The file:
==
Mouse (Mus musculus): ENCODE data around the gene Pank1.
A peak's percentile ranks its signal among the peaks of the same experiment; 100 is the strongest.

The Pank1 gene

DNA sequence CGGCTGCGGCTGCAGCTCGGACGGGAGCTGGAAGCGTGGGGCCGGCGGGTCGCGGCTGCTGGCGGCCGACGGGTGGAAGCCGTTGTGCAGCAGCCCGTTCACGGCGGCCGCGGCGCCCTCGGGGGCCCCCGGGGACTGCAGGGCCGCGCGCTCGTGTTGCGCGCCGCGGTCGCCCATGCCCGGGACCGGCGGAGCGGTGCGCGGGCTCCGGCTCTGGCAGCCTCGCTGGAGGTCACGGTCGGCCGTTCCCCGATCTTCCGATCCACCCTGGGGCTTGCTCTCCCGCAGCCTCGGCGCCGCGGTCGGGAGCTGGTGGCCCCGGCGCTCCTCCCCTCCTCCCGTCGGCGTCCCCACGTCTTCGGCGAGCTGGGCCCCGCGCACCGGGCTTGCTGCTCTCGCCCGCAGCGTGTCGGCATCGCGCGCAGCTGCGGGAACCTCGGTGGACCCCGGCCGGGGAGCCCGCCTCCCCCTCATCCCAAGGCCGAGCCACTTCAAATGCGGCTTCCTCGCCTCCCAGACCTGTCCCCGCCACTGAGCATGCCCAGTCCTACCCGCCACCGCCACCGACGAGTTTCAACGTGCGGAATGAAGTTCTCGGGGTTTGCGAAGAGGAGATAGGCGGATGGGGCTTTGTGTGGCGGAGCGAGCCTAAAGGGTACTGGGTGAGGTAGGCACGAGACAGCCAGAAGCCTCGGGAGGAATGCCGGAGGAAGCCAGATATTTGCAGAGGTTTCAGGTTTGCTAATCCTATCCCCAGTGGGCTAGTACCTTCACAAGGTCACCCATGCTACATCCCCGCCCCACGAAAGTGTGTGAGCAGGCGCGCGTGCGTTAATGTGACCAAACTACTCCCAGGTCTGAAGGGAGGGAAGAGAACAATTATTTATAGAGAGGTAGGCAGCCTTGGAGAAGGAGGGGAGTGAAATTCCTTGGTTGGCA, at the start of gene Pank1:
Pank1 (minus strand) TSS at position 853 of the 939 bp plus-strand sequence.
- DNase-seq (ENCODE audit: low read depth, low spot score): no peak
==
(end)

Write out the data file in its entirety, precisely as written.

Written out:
Mouse (Mus musculus): ENCODE data around the gene Pank1.
A peak's percentile ranks its signal among the peaks of the same experiment; 100 is the strongest.

The Pank1 gene

DNA sequence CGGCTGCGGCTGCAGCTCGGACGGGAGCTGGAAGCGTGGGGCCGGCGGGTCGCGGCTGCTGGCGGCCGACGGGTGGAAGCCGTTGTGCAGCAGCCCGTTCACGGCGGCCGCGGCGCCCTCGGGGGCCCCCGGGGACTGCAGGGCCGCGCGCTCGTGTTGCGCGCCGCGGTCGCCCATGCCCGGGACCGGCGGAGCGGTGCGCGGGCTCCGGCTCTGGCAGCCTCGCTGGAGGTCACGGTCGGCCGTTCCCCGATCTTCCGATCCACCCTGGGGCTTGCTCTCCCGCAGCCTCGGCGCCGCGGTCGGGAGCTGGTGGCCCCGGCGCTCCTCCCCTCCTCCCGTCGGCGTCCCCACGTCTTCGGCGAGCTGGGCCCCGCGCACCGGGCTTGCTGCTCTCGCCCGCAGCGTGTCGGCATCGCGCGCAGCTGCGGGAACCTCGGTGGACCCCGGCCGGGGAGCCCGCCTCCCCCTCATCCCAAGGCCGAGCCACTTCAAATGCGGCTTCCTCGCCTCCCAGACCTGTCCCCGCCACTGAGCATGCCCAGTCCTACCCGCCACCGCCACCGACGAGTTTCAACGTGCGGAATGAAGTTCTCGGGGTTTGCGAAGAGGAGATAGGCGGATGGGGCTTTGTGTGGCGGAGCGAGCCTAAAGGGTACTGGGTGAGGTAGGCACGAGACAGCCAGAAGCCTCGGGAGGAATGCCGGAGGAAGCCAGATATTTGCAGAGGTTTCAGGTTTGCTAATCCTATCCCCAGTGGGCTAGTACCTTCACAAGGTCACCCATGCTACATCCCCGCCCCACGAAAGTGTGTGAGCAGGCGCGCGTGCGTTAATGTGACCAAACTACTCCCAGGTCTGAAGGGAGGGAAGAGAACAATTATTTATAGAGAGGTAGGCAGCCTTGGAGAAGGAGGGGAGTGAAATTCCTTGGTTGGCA, at the start of gene Pank1:
Pank1 (minus strand) TSS at position 853 of the 939 bp plus-strand sequence.
- DNase-seq (ENCODE audit: low read depth, low spot score): no peak